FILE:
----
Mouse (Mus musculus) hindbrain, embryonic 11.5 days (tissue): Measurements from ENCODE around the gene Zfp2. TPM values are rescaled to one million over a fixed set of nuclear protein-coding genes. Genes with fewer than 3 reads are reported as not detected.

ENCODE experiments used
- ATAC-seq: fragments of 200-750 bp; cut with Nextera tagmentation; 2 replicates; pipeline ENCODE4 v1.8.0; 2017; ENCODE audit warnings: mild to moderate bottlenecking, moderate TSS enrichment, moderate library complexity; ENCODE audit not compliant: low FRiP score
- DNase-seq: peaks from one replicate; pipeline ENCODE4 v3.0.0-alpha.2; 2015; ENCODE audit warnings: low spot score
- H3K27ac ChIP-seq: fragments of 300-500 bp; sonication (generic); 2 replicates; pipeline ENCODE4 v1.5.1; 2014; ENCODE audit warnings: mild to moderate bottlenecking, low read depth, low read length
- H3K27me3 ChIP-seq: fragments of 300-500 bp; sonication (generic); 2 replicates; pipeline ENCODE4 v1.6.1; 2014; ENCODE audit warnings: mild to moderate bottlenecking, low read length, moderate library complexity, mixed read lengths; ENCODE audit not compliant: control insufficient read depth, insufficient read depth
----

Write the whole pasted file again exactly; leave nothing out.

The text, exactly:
Mouse (Mus musculus) hindbrain, embryonic 11.5 days (tissue): Measurements from ENCODE around the gene Zfp2. TPM values are rescaled to one million over a fixed set of nuclear protein-coding genes. Genes with fewer than 3 reads are reported as not detected.

ENCODE experiments used
- ATAC-seq: fragments of 200-750 bp; cut with Nextera tagmentation; 2 replicates; pipeline ENCODE4 v1.8.0; 2017; ENCODE audit warnings: mild to moderate bottlenecking, moderate TSS enrichment, moderate library complexity; ENCODE audit not compliant: low FRiP score
- DNase-seq: peaks from one replicate; pipeline ENCODE4 v3.0.0-alpha.2; 2015; ENCODE audit warnings: low spot score
- H3K27ac ChIP-seq: fragments of 300-500 bp; sonication (generic); 2 replicates; pipeline ENCODE4 v1.5.1; 2014; ENCODE audit warnings: mild to moderate bottlenecking, low read depth, low read length
- H3K27me3 ChIP-seq: fragments of 300-500 bp; sonication (generic); 2 replicates; pipeline ENCODE4 v1.6.1; 2014; ENCODE audit warnings: mild to moderate bottlenecking, low read length, moderate library complexity, mixed read lengths; ENCODE audit not compliant: control insufficient read depth, insufficient read depth